Nothing could beat the fulfillment that comes with earning a livelihood from doing what one truly loves and for one young man Dennis, tree tomato farming and keeping chicken is what makes his heart beat.

This kind of farming, unlike most young people in Kenya would imagine, has become more of a delight and less of a chore for him.

After graduating with a Bachelor’s degree in Public Health from Masinde Muliro University, Dennis Kanyugo was buoyant about finally putting his skills to practice. He got placement as an intern at the Nyeri Provincial General Hospital (PGH), as he sought his footing in his dream career.

Kanyugo interned here for a year, earning Sh.30,000 a month.

Today however, his interest in public health is not as much as it is in farming. At 25 years, Kanyugo has a newfound interest: he grows Red Oratia, the best variety of the tree tomato in Kenya so far, and rears chicken in the family farm in Mathari, just outside Nyeri town.

The start

So how did his interest in tree tomato farming grow? During a visit to Embu with a friend, he met a farmer who grew the fruits. He was impressed.

“He had 300 trees of grafted red oratia on his small farm, from which he was making almost super-normal profits while also training other farmers on the various techniques of grafting. I was fascinated and inspired,” Kanyugo recalls.

After days of evaluation, he concluded that farming tree tomatoes would be a worthy go, one worth walking away from his career eventually.

Though his parents were taken aback by his drastic move, they allowed him to use two acres of their three-acre parcel of land in Nyeri County.

“With the Sh.100,000 I had saved, I was ready to kick-start this project – most people disregard the little money they earn from their first jobs, yet little as it is, spent prudently, it is enough.”

At first, he juggled the internship with his farming endeavors with some ease. Soon, however, it became difficult to offer the attention each deserved, and so he quit to concentrate on farming. Like with all startups, the ride sometimes gets bumpy.

The learning curve

For instance, when he was starting off, he lost Sh.75,000 after he was tricked into buying the wrong seedlings.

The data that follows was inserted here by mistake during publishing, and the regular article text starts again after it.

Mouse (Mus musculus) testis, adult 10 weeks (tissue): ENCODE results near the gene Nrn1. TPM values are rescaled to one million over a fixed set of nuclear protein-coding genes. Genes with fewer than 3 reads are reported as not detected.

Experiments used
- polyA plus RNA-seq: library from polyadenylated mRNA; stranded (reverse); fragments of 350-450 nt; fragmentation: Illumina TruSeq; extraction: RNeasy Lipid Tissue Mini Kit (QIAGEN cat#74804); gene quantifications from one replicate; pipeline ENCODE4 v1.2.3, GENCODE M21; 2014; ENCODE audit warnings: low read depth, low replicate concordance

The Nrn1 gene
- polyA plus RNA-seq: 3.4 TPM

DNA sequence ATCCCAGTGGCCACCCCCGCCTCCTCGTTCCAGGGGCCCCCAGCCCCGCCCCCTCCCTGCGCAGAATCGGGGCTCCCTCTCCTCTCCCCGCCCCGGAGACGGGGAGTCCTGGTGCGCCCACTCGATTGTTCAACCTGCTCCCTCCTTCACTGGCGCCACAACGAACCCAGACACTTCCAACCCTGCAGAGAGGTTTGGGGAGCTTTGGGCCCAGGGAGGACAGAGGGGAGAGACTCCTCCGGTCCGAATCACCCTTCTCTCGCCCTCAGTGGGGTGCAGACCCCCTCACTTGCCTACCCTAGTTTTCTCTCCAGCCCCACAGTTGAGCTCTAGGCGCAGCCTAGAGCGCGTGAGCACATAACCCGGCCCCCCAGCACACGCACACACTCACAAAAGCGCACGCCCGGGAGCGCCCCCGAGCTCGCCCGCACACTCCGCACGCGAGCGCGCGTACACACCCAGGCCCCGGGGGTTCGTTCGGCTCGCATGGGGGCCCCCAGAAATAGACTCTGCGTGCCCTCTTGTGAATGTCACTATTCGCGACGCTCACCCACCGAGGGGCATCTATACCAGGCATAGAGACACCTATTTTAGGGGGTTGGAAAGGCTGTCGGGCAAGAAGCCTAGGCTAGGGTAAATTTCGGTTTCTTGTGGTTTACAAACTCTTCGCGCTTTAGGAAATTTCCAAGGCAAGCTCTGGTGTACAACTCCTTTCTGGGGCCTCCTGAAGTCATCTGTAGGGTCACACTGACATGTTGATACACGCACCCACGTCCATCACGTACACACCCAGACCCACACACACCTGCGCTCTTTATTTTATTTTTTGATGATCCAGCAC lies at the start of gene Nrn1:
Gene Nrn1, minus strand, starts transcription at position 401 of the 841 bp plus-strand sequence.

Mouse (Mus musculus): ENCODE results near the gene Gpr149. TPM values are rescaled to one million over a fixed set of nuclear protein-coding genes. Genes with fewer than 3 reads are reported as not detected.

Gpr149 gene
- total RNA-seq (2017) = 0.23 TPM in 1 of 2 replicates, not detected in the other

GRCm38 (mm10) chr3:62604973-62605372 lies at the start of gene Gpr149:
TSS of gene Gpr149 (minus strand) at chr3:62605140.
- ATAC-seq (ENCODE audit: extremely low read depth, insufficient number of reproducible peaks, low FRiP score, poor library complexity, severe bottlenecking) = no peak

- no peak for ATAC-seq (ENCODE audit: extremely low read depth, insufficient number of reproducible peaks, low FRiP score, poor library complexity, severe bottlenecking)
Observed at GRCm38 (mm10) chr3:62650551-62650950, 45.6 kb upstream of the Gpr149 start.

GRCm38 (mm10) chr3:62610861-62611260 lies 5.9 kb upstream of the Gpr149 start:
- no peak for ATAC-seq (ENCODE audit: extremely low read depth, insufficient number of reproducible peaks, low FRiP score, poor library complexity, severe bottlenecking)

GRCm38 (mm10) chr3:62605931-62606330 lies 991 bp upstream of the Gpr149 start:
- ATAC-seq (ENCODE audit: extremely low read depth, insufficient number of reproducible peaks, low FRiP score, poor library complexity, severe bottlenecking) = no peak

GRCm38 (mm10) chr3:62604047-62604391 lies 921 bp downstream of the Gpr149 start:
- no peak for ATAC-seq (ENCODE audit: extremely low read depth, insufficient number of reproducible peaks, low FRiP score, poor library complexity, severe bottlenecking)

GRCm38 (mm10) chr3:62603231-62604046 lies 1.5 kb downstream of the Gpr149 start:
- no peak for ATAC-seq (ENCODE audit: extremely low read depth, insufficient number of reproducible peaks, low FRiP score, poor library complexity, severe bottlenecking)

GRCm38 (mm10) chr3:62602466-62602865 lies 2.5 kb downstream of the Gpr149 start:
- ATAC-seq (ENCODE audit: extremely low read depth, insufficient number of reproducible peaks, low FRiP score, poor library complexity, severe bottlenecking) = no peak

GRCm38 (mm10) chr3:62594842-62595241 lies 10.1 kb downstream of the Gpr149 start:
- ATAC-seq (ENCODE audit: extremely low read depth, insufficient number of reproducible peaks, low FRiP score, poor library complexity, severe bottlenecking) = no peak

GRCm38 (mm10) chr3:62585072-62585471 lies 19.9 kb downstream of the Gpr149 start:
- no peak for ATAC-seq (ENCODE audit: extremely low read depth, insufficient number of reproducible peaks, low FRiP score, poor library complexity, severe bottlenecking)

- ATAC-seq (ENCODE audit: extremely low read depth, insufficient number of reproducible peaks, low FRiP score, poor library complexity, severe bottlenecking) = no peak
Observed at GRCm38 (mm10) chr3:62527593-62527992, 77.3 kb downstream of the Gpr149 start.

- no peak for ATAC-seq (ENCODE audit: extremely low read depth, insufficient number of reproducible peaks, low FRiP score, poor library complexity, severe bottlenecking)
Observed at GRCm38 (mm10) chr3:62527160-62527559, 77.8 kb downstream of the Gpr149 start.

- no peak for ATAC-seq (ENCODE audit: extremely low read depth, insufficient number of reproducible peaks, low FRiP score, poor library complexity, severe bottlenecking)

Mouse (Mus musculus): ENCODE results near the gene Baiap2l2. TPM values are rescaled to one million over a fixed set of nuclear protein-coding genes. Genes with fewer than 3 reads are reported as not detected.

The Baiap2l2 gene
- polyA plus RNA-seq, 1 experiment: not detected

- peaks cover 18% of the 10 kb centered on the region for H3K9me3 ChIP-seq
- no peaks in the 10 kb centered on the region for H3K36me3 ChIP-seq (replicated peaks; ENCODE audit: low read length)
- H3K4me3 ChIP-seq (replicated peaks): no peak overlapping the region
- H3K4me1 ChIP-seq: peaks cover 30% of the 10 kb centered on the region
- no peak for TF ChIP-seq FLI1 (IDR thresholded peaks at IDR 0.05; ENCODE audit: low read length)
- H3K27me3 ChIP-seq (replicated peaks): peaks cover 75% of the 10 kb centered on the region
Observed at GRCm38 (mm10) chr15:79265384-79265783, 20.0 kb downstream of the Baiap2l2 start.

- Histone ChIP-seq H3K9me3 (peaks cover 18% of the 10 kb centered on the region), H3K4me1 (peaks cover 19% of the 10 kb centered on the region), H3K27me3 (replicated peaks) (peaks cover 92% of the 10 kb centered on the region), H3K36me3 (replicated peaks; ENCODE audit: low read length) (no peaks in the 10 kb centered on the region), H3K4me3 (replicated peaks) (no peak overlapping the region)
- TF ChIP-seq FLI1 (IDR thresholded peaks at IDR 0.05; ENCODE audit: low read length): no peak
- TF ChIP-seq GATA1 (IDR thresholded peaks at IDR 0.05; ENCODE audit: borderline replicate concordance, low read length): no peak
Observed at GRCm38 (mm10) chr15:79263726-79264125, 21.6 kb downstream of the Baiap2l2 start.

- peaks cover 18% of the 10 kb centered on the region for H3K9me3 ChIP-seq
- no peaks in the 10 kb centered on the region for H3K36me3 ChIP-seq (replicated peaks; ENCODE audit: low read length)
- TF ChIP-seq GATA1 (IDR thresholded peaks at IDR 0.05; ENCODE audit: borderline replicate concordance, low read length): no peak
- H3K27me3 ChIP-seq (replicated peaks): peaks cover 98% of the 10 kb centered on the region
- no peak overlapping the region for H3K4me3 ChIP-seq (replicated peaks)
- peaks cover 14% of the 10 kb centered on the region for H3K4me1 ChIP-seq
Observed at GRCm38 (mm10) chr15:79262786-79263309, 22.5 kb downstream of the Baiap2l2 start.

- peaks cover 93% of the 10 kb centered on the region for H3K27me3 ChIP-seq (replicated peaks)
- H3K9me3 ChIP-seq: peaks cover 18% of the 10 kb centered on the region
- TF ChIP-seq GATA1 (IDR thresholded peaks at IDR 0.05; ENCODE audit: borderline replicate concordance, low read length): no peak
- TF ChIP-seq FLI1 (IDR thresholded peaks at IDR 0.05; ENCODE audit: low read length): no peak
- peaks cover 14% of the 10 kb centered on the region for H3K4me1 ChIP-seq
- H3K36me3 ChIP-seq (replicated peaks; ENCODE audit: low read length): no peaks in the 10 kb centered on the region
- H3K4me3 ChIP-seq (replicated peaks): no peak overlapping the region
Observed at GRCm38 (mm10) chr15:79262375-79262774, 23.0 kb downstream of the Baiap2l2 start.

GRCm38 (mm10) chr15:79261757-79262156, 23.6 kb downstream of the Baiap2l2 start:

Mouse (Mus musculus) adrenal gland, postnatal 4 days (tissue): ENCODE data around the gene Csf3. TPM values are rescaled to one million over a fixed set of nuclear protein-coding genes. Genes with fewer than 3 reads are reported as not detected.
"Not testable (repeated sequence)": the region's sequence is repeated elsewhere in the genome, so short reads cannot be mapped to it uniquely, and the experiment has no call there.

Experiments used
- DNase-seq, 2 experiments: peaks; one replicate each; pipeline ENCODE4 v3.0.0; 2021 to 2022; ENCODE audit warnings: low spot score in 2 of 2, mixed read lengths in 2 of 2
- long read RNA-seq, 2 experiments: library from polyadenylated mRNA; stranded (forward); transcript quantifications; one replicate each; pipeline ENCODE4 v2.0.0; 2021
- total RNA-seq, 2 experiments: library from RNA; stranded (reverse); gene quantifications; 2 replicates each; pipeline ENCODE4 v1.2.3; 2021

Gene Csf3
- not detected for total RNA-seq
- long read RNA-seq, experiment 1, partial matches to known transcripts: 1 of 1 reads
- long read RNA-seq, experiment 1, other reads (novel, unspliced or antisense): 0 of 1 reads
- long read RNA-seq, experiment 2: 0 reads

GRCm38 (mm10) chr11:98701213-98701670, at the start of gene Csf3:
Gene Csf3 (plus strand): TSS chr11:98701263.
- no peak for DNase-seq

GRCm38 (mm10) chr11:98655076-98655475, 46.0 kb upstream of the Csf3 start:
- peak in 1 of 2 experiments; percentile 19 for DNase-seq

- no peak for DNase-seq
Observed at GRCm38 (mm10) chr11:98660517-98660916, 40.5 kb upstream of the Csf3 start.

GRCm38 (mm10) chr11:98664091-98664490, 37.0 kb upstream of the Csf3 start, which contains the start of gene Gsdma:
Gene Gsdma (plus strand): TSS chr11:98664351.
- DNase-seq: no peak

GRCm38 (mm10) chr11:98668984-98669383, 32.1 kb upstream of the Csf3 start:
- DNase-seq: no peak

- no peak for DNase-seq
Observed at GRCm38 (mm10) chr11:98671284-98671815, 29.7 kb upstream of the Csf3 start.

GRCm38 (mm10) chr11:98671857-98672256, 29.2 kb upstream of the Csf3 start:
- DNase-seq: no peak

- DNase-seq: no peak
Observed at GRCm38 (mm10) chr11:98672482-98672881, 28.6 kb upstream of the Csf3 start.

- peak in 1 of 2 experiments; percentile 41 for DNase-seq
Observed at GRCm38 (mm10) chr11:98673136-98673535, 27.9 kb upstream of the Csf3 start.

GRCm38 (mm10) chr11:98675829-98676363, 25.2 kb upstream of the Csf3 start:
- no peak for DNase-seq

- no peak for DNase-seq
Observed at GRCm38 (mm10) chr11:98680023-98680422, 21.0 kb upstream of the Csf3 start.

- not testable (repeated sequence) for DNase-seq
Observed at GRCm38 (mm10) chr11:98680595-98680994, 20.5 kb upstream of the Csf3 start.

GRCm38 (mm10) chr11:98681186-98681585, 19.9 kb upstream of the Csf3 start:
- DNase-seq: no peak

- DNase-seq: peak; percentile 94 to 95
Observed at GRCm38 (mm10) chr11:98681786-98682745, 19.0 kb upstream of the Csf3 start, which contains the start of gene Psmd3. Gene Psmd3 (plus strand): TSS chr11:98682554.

After that costly mistake, Kanyugo was wiser. “I visited the farmer that inspired me to plant this fruit and he taught me the basics of tree tomato farming. I learned many things that I had overlooked right from raising my own strong seedlings, proper preparation of the planting holes, farm maintenance and most importantly crop protection.”

He explains: “I learned the importance of starting off with healthy seedlings as that determines the growth vigour of the plant and how long it will take to mature.”

He planted 2,000 trees which by the time we were meeting him had matured and were due for harvesting.

“The trees produce between 20 and 25 kgs of fruits annually. A kilo of tree tomato fruits sells at between Sh.60 to Sh.80 depending on the demand in the market.”

Chicken farming

He also keeps poultry – at any given time, he has 1,000 birds.

“Broilers take about six weeks to mature. I have split my birds into three groups, such that when I introduce new chicks, another batch is three-weeks old and the third one ready for sale. I transport 500 birds for sale at the City Market in Nairobi after every three weeks.

This stargered production ensures a regular supply of income.”

The young farmer has three farmhands who work both in his tree tomato farm and in the chicken section. He spends between Sh.40,000 and Sh.70,000 every month on labour.

For potential poultry farmers, he advises: “The secret to successful poultry farming in Kenya is getting the right breed of chicken, having the right feed, establishing a proper feeding schedule and proper housing with adequate ventilation. Broilers are tougher than layers and sleep after feeding. I prefer them because of their fewer demands.”

With decent success in poultry and a massive fruit harvest in the offing, one may be tempted to imagine that Kanyugo is now content. Except that these accomplishments have only whetted his appetite for more success in agribusiness.

“In two years, I plan to put up a fruit juice and jam processing plant on the farm. Value addition of the fruits will boost my income while creating more jobs,” he says.

Finally, I hope Dennis Kanyugo`s success story was an inspiration to you.


Did you notice that Dennis had to go back to his mentor for information on his new venture? Just like I have always said, success in farming starts with information. Gather as much information as you can before engaging in a new farming project.

Visit farmers who have done it, engage agribusiness professionals and decide on your best methods of marketing beforehand. If you can afford to hire skilled people to help you in managing your investments in farming, that would be a great step in the right direction.

Credits: Timothy Angwenyi